Today was summit day and started at 12:00 am!! We slowly got up and got ready (it’s hard when there are 4 people in a 2/3 man tent with all their mountain packs!). We left at a quarter to two and I could tell that we were climbing some pretty exposed ridges when my headlamp’s beam simply disappeared into the void when I would swing it from side to side. As we crested some ridges we were almost blown over as we climbed onto the edge and made our way along.
Of course we were roped in but I was excited to see what the darkness was hiding on the return trip. The grey tower was much taller than I expected (compared to the yellow tower), and wearing full overboots and crampons added a new element to the ascent. I sometimes wish others could see the sunrise from 22,000 ft. And to experience the colors and shadows it casts in a place like the Himalayas. I would find myself just staring at it knowing that every second something would change and never be the same, accompany that with howling wind and me gasping for air because I constantly feel winded while moving. It’s an experience you can’t have anywhere else for sure.
The route led us through beautiful and challenging ice and rock formations as we tried to stick to the ridges, and progress was both satisfying and exhausting. I didn’t realize how good of time Chris and I were making until we crested camp 3 and had the “Dablam” ahead of us. The Dablam is a hanging glacier that ominously protrudes over you as you skirt to the right side of it for the traditional route. It It translates to be “necklace” or if you were to say the full name “Ama Dablam” would translate to say “mother’s necklace”. Anyway, the group of five that left camp 2 around 11:30 pm were just taking their first pitch of the Dablam and I was surprised that we had caught up to them. It seems that Chris and I always settle into a pace and tend to put a little bit of distance between Swifty and Charley. But we were surprised to have caught up to the other group so easily.
Because of the contradictory weather forecasts, we knew that we should expect wind but we didn’t know how much. As we were climbing, we experienced constant strong gusts of freezing wind followed by calm periods, but I️t wasn’t until camp 3 that the gusts became constant at around 60-65 mph, which could knock you over. A huge ice/snow tail nearly 60 meters long was coming off of the Dablam and the summit. I had over boots and a huge down jacket and big mountain mitts just for this kind of weather so after putting on the coat and mitts I️ proceeded to climb the right side of the overhanging glacier. I️t was slow going but I felt strong and I kept on repeating some of the phrases I had decided on with my kids to keep me going as I approached the summit. The air was thin and I would take a few steps up and then breath hard. Chris was probably 3-4 minutes ahead of me which was only a matter of about 20-25 feet. I was feeling warm despite the weather and strong and the summit was in sight about 100 yards ahead. It was the first time in several weeks that I had allowed myself to think I am for sure going to summit. Then I heard someone yelling in between icy gusts of wind. I turned to see Swifty and Charley below us trying to get my attention. He was using hand signals to convey that he wanted me to turn back.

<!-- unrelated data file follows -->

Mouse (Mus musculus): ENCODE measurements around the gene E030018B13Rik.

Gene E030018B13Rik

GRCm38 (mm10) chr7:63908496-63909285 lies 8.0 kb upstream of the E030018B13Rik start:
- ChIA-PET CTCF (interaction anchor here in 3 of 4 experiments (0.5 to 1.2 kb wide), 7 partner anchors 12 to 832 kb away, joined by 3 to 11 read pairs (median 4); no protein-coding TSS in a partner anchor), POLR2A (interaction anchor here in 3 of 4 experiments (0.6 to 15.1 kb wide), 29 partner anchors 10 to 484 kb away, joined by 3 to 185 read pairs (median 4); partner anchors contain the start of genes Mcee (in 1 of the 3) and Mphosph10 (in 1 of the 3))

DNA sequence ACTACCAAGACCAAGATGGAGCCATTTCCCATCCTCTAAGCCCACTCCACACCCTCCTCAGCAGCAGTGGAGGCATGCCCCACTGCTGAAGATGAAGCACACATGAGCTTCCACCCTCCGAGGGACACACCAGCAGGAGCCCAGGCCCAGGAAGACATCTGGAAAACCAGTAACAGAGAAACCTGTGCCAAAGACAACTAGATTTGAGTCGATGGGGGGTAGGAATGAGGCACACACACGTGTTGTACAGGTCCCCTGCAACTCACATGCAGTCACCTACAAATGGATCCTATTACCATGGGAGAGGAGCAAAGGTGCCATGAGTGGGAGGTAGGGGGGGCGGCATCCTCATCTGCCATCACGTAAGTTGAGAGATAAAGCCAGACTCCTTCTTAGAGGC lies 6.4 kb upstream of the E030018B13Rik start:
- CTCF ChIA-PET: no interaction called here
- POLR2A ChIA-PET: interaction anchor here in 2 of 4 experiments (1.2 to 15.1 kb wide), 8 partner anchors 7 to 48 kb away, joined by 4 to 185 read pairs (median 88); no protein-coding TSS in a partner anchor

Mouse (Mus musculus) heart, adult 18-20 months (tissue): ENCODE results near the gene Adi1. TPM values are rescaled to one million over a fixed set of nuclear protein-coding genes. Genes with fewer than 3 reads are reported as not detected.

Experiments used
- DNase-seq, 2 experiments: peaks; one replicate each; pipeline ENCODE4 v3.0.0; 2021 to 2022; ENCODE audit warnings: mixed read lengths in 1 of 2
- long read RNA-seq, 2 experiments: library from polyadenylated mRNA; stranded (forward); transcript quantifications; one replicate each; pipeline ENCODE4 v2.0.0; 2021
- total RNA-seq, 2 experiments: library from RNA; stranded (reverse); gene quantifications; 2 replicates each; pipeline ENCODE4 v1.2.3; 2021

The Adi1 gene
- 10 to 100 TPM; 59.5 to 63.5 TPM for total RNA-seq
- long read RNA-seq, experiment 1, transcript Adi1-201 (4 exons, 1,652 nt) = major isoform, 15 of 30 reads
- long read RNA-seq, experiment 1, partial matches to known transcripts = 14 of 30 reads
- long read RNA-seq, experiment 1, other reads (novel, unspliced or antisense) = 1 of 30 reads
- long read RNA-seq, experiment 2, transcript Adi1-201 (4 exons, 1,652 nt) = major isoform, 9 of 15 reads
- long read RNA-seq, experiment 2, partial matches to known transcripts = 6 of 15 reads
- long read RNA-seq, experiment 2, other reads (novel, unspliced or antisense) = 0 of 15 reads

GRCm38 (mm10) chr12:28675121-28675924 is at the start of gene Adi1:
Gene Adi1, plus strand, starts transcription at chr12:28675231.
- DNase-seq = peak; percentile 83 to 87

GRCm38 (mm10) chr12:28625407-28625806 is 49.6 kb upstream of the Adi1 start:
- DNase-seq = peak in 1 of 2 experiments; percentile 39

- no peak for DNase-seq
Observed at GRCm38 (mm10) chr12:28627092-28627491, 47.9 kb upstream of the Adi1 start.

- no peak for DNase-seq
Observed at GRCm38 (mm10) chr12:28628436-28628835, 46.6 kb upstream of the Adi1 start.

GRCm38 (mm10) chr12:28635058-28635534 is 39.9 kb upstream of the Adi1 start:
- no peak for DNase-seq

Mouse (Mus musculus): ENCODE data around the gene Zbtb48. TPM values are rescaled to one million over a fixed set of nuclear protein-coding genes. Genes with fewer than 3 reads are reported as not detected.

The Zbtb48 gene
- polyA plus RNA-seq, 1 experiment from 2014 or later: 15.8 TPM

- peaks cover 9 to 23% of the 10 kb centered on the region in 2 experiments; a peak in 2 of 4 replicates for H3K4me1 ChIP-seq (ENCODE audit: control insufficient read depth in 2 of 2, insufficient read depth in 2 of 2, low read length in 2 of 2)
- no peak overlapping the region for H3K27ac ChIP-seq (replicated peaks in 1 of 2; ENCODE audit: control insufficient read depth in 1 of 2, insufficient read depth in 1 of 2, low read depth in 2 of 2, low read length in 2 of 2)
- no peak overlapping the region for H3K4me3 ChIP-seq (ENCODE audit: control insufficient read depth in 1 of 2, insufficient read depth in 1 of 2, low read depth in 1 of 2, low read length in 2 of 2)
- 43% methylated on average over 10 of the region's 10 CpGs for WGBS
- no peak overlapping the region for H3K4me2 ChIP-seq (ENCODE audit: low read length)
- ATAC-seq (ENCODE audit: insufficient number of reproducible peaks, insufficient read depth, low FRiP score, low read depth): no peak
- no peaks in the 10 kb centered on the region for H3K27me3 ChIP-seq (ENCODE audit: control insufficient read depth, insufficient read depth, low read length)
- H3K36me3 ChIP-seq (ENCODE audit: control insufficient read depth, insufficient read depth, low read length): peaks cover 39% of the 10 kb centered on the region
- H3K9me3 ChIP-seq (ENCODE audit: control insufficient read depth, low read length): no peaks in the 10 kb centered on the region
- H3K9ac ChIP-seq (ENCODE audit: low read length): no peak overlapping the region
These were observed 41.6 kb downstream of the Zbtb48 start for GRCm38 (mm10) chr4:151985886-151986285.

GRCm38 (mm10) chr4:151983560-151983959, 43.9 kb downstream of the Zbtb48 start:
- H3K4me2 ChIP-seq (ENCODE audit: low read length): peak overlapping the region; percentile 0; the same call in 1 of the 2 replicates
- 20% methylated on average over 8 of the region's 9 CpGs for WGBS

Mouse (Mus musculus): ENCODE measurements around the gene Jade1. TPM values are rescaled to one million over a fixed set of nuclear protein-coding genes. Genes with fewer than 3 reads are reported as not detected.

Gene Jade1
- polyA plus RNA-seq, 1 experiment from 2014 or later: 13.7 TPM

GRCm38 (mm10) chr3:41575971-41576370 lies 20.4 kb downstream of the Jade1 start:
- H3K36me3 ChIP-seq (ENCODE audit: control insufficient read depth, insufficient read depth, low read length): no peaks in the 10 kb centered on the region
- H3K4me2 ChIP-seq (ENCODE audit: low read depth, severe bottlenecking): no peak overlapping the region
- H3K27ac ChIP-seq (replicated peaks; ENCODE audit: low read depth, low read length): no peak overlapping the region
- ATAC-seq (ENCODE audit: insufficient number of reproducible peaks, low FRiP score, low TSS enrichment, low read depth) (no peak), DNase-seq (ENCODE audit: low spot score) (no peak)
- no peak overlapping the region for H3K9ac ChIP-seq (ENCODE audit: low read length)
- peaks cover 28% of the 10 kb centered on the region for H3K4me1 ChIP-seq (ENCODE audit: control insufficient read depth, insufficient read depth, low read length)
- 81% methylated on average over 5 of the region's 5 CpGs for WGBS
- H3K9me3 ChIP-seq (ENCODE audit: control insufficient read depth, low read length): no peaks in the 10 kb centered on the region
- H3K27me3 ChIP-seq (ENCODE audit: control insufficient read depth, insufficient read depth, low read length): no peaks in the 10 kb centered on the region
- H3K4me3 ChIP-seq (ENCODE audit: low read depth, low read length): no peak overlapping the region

I looked ahead to the summit, where I️ was close enough to see people’s breath, and then I looked back at Swifty and it was not hard to make the decision. I went slightly further up only because Chris had gone around a snow feature and I could no longer see him. When we met up he was on comms with Swifty and had confirmed that we were to turn around. We both rappelled back to camp 3 and watched our goal slip away. I was not upset or frustrated, neither did I feel ripped off or held back with the summit so close. Swifty had called it because of the extreme cold and wind, and he was spot on. He is just the kind of expedition lead you would hope for. Even though I was feeling warm and physically able to finish the task he immediately took mind of the powerful gusting winds and the -35 windchill and how he and some of the others were reacting to it and made the call. What impressed me more is that this was the same spot that he was shut down last time he climbed the mountain. Out of anyone who had a bone to pick with the mountain, it was him and he made the decision in a heartbeat. What a freaking stud! From the beginning we have had 3 expedition priorities which are:
- We all come back safe
- We all come back friends
- If fortune shines then we all come back with a summit.
In that order.
It brings to mind a few wise words:
“When the Mountain speaks a wise man listens” and “the Mountain will always be there”
The others were feeling the effects of the cold and to push on would risk frostbite and worse. On our way down I was able to see all the amazing cliffs and rock and ice features that we had completed in the dark, and in full sunlight it was an incredible and enjoyable experience. As we were descending the grey tower a Sherpa rushed past us in a hurry and using very little gear or protection. He said that he was just above us when we turned around, and said that it was lucky we did because both of the other climbers to summit today had to be rescued by helicopter because of “extreme cold weather injuries”. They and their Sherpas had to shelter in a small crevasse for hours waiting for a helicopter, and then the helicopter was nearly unable to land because of the high winds.
Just goes to show, never compromise when it comes to safety! I’m sure there was a healthy dose of help from from above, good luck, karma, good energy, whatever name it has for you, it was there and we are grateful to be back at camp 2 safe and sound and crammed in the small tent laughing about stories and drinking lots of fluids and recovering from a fantastic 10 hours of alpine climbing bliss, high winds and good decisions made with no regrets.